- Australian flag carrier Qantas completed the longest passenger flight in its history on Wednesday.
- The carrier flew 107 passengers on a 15,020km journey from Buenos Aires, Argentina to Darwin, Australia.
- The flight lasted 17 hours and 25 minutes and crossed Antarctica and the Pacific Ocean.
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Australian flag carrier Qantas completed the longest commercial flight in its history on Wednesday, repatriating passengers from Buenos Aires, Argentina to Darwin, Australia on a Boeing 787-9 aircraft.
Qantas' record-breaking 17 hour and 25-minute flight flew 107 passengers 15,020 kilometres across Antarctica and the Pacific Ocean, according to data from FlightRadar24. The service was the company's longest commercial flight by distance and time in the air in its history. Flight QF14 used a Boeing 787-9 jet, registration VH-ZNH, named "Great Barrier Reef."
The flight was a one-off repatriation service bringing passengers home from the Argentine capital, according to Qantas. The special operation was 522 kilometres longer than Qantas' regularly scheduled 14,498-kilometre flight from Perth to London, which has been suspended due to the pandemic.
According to Qantas, the service was the company's first-ever non-stop flight between Buenos Aires and Darwin and the flight flew entirely in daylight seeing temperatures of -75 degrees Celsius (-103 degrees Fahrenheit) over Antarctica. The carrier also said the flight marks the first time an aircraft has landed in Darwin from every inhabited continent on Earth in a single year, all of which were operated by Qantas.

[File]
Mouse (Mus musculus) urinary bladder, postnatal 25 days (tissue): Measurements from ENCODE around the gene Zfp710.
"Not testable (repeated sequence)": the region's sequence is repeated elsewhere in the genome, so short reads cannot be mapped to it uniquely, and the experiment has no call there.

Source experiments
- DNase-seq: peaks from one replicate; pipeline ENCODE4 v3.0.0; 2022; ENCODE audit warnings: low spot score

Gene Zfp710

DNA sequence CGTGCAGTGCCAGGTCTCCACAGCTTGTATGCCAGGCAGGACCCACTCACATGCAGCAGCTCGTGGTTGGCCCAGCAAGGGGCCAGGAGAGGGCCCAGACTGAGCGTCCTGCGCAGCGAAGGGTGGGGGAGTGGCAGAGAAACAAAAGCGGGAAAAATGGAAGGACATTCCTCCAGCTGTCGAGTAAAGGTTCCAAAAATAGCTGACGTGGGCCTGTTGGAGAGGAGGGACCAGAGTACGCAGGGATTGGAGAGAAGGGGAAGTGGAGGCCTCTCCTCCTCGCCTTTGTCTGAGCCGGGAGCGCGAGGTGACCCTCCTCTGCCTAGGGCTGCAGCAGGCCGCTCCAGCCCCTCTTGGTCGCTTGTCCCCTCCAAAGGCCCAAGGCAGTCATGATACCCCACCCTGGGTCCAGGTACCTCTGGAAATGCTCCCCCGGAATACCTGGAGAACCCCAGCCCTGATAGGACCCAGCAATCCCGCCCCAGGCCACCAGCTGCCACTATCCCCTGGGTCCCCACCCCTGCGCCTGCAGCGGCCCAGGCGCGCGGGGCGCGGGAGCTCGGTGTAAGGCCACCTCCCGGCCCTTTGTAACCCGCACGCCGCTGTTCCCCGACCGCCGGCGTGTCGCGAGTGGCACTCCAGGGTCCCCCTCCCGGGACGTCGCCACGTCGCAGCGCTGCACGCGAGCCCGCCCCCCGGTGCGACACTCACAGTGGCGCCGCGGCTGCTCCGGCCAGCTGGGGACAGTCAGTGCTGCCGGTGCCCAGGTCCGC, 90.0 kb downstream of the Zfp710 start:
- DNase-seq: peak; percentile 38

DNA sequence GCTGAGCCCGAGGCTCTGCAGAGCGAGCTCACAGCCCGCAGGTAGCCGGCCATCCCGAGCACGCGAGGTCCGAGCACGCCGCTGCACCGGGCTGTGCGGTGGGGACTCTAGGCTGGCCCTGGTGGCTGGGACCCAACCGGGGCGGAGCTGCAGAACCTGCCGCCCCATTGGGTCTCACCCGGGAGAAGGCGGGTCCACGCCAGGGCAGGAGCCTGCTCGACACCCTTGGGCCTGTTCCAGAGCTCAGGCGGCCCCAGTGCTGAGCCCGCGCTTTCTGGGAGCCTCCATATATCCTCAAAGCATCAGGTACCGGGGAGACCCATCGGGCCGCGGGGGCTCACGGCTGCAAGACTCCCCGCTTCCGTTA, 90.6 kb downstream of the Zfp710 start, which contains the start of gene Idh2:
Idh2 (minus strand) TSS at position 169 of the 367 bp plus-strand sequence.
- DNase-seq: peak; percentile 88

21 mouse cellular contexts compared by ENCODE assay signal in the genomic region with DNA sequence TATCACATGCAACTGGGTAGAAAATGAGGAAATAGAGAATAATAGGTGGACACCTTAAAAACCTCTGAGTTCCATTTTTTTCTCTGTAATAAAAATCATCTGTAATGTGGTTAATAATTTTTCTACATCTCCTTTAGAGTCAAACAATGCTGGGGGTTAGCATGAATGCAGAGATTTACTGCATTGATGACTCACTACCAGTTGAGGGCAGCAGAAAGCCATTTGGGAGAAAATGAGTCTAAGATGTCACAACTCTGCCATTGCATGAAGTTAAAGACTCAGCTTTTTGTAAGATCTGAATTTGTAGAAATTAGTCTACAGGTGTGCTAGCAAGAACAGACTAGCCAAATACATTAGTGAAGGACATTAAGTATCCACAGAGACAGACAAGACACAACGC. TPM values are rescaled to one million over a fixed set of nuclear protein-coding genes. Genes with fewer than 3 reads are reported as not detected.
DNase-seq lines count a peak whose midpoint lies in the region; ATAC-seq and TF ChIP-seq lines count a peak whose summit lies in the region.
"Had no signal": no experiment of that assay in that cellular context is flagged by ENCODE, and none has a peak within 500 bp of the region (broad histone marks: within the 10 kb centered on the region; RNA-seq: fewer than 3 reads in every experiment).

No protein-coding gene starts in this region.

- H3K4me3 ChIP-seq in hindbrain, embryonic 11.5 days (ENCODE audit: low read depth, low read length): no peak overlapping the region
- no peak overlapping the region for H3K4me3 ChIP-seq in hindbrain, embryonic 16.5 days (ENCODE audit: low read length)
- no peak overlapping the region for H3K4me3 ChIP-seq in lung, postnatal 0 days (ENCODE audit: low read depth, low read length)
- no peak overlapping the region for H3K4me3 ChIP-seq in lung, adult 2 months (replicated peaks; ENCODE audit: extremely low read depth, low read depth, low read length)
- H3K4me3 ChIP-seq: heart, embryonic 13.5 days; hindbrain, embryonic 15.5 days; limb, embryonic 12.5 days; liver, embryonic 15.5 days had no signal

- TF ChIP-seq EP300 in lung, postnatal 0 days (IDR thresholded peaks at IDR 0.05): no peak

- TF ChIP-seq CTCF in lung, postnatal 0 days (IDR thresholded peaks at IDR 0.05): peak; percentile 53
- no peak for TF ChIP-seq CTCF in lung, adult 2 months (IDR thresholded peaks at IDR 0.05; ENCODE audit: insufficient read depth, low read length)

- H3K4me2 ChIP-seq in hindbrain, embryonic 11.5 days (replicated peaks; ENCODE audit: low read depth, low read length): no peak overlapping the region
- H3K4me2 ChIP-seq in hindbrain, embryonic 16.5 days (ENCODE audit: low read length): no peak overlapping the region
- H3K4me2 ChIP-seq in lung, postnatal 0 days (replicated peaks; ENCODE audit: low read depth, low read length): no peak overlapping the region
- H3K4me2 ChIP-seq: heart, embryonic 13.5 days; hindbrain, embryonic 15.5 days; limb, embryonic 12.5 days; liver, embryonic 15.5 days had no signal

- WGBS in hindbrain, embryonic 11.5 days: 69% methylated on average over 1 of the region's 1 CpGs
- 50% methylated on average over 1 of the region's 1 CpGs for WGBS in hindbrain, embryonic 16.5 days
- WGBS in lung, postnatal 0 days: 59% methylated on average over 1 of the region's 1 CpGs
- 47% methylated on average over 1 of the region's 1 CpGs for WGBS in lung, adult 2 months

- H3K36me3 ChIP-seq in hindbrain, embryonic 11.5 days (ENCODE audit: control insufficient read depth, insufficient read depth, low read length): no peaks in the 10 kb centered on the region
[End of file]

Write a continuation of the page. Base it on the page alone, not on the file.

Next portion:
"Qantas has always stepped up to a challenge, especially when it comes to long-haul travel, and this flight is an excellent example of the capabilities and attention to detail of our flight planning team," Captain Alex Passerini, one of the four pilots on board, said.
Qantas is no stranger to long-haul feats. In 2019, it flew an experimental flight, known as Project Sunrise, from New York to Sydney, Australia that lasted over 19 hours.
While this flight was longer than Wednesday's repatriation service, it did not carry paying passengers. Instead, it flew about 50 "guinea pigs" to see how humans did in the air for an extended period of time, so it was ineligible to be the "longest flight."
Currently, Singapore Airlines holds the title for the longest regularly scheduled passenger flight. The mammoth 18-hour journey flies from Singapore to New York on an Airbus A350-900 covering over 15,300km.